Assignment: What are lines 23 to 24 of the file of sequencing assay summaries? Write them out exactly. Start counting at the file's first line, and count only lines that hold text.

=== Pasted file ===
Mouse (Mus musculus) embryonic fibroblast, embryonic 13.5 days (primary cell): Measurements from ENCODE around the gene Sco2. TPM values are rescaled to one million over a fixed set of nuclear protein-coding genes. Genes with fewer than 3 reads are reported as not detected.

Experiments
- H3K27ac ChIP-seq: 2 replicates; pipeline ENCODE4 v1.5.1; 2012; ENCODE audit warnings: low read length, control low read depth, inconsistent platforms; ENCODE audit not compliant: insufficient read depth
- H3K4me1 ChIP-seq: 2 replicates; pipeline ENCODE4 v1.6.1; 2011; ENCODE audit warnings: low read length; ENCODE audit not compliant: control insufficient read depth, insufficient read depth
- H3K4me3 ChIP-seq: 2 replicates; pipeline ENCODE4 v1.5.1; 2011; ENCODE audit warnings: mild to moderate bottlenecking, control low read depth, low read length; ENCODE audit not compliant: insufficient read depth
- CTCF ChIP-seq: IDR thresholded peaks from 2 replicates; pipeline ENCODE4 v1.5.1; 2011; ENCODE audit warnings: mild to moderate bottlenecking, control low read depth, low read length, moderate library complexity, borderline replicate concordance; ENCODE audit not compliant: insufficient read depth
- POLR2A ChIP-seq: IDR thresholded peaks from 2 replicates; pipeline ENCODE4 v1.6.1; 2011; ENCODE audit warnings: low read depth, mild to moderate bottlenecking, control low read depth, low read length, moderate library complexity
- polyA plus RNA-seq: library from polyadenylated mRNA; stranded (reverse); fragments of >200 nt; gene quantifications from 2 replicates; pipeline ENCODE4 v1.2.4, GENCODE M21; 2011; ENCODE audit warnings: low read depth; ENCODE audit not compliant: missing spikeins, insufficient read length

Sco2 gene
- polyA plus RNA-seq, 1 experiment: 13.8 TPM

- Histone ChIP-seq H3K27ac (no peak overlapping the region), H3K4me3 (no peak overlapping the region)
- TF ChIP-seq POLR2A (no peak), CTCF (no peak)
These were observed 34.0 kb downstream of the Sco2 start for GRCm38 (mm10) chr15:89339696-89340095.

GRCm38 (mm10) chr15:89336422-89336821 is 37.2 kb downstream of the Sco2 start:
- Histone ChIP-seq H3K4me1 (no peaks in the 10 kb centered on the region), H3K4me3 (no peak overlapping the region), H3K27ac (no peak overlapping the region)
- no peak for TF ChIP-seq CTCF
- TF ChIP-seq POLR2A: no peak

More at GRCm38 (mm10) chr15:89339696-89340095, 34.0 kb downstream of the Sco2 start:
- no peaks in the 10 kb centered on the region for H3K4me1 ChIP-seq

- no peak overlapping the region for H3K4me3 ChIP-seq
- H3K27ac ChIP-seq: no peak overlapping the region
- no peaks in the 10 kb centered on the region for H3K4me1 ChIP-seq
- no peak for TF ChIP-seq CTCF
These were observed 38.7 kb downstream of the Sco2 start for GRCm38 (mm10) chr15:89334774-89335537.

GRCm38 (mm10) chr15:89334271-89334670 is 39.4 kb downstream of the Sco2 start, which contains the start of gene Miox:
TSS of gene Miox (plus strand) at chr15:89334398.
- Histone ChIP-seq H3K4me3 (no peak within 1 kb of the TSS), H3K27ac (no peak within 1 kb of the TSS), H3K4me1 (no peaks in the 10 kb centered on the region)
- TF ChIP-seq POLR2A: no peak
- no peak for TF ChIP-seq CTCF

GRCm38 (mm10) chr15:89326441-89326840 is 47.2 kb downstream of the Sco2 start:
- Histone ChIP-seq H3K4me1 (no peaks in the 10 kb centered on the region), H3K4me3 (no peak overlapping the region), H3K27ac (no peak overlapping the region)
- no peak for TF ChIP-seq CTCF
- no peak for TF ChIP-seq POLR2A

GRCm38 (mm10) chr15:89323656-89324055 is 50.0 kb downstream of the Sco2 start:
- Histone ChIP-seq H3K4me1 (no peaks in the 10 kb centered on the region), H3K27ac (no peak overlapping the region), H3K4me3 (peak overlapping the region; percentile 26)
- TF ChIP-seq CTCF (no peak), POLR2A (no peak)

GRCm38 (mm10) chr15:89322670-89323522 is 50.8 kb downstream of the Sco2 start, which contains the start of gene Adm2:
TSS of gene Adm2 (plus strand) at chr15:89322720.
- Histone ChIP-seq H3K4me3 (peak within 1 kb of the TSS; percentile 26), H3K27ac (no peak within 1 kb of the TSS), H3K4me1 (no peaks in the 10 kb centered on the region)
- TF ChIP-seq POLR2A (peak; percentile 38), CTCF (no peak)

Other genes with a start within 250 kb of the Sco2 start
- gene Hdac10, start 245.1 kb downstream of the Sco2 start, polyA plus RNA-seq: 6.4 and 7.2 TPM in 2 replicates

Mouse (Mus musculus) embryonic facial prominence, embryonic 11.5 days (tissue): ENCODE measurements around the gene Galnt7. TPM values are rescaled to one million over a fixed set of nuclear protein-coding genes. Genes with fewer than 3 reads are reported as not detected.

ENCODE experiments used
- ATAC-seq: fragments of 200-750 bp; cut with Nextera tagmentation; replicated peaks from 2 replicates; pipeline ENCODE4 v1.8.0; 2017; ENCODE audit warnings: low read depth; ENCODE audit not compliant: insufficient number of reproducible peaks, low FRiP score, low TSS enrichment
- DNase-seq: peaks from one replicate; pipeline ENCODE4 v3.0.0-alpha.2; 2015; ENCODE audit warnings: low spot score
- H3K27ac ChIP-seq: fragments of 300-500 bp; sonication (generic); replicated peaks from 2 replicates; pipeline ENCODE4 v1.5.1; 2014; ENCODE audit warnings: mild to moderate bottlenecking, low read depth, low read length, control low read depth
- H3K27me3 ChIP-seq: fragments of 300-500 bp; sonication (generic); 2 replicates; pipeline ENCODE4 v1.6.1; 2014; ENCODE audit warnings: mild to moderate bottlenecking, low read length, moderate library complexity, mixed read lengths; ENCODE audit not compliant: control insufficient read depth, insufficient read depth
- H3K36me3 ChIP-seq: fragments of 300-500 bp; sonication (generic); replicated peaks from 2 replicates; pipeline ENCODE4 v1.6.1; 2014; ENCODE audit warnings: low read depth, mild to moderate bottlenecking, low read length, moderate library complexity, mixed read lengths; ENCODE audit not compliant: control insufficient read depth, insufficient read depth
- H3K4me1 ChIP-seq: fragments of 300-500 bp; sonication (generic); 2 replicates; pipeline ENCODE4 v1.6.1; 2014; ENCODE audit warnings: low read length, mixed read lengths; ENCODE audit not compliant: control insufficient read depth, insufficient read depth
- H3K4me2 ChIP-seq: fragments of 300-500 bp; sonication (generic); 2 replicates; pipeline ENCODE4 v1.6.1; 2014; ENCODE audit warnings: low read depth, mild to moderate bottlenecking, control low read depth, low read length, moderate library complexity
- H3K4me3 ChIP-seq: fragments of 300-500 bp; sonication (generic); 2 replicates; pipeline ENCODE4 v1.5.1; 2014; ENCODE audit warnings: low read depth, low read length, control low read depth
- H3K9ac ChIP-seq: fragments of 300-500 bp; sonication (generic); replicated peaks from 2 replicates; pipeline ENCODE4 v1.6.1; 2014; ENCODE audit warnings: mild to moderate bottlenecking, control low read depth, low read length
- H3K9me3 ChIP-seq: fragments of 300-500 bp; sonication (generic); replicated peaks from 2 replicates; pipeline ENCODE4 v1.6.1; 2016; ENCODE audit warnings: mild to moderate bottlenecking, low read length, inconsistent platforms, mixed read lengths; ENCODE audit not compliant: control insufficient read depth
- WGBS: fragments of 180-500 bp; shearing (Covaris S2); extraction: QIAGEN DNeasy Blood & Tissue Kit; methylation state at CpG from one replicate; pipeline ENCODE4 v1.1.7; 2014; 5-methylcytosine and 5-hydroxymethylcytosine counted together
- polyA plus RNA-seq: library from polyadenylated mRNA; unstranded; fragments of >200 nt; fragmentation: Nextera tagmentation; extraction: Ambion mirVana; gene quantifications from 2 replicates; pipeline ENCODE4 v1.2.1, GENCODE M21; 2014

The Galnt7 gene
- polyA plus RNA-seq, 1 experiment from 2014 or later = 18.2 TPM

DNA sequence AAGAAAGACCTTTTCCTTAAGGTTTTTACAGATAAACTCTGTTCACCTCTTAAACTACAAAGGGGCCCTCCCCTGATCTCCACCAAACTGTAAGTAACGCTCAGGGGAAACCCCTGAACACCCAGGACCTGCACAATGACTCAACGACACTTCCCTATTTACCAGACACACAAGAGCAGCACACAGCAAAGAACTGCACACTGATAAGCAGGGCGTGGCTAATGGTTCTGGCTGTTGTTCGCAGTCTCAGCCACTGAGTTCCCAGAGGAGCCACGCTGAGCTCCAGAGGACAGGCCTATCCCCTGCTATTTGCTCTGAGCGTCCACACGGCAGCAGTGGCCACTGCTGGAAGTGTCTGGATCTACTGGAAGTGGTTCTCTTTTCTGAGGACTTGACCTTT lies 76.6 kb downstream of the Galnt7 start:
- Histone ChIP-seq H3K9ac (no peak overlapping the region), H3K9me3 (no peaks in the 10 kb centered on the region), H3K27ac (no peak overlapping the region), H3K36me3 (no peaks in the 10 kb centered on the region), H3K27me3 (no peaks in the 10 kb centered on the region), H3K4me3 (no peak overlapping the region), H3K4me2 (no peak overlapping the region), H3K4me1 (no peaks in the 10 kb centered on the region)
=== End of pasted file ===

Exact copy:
- no peak for TF ChIP-seq CTCF
These were observed 38.7 kb downstream of the Sco2 start for GRCm38 (mm10) chr15:89334774-89335537.